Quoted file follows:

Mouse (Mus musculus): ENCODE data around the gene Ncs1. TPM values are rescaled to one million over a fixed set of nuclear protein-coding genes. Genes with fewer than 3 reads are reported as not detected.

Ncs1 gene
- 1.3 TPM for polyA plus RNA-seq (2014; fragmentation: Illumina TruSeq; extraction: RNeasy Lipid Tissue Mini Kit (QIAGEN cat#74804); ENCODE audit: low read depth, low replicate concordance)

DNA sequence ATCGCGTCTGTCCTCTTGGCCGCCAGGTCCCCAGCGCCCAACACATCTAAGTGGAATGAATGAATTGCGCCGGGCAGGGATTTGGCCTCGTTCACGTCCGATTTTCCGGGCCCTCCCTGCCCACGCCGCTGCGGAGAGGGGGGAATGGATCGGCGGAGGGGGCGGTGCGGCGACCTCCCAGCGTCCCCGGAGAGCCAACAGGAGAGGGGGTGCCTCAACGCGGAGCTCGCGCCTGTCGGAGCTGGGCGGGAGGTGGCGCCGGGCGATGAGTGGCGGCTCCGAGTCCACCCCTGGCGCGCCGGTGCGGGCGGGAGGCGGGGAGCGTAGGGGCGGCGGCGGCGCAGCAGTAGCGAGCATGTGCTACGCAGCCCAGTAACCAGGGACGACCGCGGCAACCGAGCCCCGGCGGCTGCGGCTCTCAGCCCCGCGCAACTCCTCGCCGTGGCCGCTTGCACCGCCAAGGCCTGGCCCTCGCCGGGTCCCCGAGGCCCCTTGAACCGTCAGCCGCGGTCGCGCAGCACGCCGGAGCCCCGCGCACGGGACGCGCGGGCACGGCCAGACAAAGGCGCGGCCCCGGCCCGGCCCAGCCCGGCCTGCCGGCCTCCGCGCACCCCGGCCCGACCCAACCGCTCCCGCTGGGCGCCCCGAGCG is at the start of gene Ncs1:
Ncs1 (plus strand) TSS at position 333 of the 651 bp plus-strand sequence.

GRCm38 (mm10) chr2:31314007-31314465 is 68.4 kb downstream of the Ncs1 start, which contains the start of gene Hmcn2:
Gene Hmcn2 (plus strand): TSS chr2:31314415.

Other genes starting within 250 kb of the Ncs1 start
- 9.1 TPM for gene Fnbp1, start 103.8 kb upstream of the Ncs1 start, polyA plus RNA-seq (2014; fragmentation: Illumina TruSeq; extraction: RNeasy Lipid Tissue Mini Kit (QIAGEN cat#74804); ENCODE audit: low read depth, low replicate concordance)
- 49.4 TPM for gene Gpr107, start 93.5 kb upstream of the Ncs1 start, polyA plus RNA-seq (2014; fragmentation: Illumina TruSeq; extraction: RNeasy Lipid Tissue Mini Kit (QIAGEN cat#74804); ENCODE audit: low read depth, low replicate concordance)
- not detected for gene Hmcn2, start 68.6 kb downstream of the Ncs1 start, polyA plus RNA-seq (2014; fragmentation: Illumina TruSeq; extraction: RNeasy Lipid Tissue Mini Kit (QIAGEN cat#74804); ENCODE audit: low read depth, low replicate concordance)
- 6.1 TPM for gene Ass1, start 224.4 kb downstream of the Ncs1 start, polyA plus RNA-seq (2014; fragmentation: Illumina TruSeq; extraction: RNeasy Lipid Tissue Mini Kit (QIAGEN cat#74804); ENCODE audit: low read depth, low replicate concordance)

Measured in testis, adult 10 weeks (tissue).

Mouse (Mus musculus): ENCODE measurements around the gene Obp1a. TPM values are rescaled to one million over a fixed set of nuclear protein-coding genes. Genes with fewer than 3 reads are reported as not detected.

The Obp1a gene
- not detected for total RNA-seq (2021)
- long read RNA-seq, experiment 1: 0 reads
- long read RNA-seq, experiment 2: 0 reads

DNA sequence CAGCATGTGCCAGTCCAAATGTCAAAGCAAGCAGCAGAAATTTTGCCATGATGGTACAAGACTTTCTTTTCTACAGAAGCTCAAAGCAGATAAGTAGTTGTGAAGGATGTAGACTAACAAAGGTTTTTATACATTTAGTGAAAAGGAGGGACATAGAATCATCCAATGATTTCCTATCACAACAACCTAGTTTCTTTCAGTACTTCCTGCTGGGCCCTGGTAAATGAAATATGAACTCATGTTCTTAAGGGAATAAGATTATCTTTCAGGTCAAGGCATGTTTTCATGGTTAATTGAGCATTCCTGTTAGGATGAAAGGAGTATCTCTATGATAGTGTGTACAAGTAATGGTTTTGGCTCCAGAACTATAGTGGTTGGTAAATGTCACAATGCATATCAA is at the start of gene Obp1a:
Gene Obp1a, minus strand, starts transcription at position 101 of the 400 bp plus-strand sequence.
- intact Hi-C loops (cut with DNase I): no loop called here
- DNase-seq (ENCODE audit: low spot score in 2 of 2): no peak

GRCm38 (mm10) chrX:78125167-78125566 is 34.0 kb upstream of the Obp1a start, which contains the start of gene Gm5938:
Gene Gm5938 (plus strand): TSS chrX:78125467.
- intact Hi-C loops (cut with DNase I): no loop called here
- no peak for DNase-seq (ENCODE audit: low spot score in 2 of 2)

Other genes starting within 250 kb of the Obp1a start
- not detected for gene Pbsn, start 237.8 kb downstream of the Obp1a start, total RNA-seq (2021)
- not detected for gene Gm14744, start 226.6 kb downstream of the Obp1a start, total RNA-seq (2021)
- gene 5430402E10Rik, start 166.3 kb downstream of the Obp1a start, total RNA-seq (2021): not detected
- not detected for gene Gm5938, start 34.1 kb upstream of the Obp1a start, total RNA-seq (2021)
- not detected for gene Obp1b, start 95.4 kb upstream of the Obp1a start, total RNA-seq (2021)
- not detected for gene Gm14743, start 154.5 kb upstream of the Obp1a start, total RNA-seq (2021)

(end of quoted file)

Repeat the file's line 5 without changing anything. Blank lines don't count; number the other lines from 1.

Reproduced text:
Ncs1 (plus strand) TSS at position 333 of the 651 bp plus-strand sequence.